Peptidases can be inhibited by natural or synthetic small-molecule compounds, or by gene-encoded, proteinaceous inhibitors. Small-molecule peptidase inhibitors have been in the spotlight of researchers and pharmaceutical companies for many years. The studies concerning gene-encoded inhibitors are less frequent. The last decade has seen a boom of fungal genomics followed by extensive bioinformatic analyses focused particularly on those species that can cause infections in humans, animals or crops. Many sequences of putative inhibitors have been identified on the basis of homology with gene-encoded peptidase inhibitors of Saccharomyces cerevisiae, mammals or other organisms. However, characterization of the respective proteins is often missing. Gene-encoding peptidase inhibitors are rather diverse in size, mode of action, type of the target peptidase and localization. While some of the inhibitors are secreted to extracellular space and participate in host-pathogen interactions, others act intracellularly and their precise role in fungal physiology is not fully understood. However, most of the gene-encoded peptidase inhibitors are rather selective and efficient, and may be an inspiration for future directions of antimycotic research.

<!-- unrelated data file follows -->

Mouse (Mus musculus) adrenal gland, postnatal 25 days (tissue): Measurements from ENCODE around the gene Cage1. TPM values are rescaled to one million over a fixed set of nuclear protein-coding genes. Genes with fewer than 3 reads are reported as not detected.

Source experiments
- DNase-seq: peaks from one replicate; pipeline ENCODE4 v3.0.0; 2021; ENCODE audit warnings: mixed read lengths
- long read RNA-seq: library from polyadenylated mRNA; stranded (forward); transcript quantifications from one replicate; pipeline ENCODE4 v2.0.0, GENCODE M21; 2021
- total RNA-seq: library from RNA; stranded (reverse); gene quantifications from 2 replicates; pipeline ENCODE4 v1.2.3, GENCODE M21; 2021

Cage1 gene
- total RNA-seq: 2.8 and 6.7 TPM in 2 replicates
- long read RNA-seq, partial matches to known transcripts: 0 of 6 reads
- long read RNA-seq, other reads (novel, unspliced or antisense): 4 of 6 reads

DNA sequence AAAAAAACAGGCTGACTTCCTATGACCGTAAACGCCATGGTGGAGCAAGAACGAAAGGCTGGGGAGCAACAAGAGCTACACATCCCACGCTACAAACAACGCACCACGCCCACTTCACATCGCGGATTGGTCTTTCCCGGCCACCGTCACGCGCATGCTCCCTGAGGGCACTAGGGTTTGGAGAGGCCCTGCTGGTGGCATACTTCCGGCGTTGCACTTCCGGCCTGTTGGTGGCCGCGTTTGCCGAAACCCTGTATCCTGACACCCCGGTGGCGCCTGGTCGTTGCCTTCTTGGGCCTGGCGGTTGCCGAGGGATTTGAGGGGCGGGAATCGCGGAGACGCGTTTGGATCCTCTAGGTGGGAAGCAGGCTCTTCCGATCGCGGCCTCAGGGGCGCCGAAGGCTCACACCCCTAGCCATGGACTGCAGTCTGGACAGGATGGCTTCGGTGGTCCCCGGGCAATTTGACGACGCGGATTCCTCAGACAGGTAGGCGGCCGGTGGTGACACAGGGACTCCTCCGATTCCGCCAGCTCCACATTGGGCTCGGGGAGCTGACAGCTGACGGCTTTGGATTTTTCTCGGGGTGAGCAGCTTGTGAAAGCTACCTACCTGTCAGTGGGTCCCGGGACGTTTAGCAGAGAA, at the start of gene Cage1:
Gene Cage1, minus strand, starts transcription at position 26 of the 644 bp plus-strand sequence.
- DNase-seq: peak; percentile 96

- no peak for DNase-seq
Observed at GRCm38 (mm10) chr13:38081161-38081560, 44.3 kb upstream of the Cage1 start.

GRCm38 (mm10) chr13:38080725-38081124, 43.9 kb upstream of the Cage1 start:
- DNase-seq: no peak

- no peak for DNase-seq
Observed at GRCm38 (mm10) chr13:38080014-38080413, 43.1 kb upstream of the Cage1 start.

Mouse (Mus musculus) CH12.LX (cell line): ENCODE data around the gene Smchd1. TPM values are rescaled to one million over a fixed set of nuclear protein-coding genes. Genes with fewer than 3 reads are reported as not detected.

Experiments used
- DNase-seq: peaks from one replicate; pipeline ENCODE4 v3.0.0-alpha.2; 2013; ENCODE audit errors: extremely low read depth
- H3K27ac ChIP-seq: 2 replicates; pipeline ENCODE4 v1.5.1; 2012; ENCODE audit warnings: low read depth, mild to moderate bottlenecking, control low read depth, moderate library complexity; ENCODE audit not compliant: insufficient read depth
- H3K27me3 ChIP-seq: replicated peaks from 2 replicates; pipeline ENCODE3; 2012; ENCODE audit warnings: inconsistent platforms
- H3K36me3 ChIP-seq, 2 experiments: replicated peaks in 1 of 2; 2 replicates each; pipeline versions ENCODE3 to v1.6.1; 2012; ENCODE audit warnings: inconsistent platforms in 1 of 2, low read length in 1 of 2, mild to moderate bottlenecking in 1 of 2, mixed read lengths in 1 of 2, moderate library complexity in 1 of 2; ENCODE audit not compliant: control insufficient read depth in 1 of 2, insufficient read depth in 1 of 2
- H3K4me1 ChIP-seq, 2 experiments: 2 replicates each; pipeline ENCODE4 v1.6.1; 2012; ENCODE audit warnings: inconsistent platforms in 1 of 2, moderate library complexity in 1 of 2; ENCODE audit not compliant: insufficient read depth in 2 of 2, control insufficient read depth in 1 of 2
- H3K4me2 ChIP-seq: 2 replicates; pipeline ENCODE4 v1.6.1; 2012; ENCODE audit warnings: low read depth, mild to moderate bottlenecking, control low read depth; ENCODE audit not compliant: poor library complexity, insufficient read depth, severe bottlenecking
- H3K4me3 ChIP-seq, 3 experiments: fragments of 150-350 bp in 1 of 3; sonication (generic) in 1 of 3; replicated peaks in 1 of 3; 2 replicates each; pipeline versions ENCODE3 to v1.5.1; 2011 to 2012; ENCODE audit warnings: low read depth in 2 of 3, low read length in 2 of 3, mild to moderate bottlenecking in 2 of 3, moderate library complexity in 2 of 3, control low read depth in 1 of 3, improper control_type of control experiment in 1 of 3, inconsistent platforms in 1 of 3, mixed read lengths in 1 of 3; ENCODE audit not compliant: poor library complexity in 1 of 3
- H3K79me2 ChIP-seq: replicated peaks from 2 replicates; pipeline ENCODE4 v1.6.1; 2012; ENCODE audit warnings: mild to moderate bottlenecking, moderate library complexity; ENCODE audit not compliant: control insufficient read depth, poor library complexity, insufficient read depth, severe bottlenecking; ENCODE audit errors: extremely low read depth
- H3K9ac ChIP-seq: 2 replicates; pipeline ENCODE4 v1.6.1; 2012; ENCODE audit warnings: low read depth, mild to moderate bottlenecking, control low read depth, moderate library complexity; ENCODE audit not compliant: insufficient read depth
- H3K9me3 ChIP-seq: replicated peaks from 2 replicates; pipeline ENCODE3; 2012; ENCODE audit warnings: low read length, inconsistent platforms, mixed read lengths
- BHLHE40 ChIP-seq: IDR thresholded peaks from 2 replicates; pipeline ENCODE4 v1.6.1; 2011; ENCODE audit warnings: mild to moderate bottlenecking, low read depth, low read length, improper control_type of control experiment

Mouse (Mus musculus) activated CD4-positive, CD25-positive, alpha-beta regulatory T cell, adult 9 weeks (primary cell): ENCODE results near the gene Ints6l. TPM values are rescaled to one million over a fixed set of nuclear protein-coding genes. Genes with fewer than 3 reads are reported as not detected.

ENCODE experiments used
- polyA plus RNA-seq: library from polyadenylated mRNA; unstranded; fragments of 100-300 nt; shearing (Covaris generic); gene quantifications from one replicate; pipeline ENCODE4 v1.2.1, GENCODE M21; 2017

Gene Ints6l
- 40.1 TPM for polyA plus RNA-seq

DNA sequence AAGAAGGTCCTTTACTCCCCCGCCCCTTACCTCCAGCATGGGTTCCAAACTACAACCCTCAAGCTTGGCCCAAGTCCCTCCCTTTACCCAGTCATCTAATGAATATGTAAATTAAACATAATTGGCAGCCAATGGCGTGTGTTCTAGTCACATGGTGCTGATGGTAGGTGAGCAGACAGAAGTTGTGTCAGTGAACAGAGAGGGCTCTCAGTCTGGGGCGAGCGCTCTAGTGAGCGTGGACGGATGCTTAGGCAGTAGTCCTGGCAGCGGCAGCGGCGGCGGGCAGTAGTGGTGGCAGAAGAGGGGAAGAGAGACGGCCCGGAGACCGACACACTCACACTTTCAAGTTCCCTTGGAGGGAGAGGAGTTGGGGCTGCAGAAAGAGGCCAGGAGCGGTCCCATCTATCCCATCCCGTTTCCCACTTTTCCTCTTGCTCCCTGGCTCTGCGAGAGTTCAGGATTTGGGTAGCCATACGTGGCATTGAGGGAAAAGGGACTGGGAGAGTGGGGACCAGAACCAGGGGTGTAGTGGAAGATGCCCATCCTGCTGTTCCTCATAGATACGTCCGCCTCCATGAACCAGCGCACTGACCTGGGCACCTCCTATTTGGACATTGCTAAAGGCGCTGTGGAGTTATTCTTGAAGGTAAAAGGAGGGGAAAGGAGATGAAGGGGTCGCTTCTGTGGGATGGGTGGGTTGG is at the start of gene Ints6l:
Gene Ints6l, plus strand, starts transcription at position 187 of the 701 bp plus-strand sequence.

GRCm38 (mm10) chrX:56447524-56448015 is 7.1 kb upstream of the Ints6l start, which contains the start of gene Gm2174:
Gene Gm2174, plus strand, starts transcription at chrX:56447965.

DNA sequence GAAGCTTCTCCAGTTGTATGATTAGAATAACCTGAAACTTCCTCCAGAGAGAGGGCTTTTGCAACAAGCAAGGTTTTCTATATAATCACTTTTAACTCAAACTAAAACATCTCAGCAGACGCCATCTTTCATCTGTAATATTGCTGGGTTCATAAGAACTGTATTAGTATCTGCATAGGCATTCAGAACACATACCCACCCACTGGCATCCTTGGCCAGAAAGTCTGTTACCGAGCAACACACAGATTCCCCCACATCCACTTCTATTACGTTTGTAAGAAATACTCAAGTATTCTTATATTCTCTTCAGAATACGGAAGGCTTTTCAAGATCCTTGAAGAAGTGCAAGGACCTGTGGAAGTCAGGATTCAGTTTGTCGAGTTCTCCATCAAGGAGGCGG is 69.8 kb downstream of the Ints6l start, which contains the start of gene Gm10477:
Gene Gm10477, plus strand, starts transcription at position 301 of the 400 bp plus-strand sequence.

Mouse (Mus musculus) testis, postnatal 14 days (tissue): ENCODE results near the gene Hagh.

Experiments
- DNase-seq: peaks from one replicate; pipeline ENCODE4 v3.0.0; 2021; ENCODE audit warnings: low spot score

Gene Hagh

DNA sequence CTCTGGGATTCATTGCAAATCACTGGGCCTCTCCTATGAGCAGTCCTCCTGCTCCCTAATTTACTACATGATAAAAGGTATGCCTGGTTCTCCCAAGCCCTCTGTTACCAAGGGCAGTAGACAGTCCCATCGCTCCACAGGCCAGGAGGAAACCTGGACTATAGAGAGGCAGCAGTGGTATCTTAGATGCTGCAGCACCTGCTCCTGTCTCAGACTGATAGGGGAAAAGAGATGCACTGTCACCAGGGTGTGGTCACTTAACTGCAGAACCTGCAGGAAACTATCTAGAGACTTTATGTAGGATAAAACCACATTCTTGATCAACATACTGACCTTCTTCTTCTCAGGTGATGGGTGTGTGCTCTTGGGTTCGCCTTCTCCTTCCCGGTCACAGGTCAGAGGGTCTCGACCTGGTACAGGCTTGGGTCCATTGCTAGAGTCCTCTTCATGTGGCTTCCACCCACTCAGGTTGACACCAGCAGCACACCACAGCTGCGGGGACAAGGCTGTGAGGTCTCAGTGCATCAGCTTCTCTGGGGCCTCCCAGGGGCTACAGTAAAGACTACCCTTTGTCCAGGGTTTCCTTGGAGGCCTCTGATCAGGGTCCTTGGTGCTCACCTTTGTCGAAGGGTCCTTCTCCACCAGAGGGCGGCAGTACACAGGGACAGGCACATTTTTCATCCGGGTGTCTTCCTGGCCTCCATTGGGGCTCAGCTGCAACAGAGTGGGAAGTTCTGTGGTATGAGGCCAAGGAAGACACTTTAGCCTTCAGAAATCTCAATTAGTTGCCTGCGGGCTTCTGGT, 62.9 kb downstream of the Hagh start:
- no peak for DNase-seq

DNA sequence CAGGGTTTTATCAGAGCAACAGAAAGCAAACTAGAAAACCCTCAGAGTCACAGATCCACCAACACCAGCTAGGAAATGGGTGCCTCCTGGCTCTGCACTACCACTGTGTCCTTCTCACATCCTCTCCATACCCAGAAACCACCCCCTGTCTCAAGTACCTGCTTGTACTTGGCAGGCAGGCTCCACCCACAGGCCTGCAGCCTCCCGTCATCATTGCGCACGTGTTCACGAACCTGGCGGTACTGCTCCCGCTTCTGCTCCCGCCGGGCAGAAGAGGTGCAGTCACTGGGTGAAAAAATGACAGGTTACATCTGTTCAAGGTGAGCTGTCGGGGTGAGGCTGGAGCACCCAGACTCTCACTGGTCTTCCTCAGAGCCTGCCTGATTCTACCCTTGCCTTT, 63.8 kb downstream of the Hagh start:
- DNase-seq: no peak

|Evidence ID||Analyze ID||Interactor||Interactor Systematic Name||Interactor||Interactor Systematic Name||Type||Assay||Annotation||Action||Modification||Phenotype||Source||Reference||Note|
|Evidence ID||Analyze ID||Gene||Gene Systematic Name||Gene Ontology Term||Gene Ontology Term ID||Qualifier||Aspect||Method||Evidence||Source||Assigned On||Reference||Annotation Extension|
|Evidence ID||Analyze ID||Gene||Gene Systematic Name||Phenotype||Experiment Type||Experiment Type Category||Mutant Information||Strain Background||Chemical||Details||Reference|
|Evidence ID||Analyze ID||Regulator||Regulator Systematic Name||Target||Target Systematic Name||Experiment||Conditions||Strain||Source||Reference|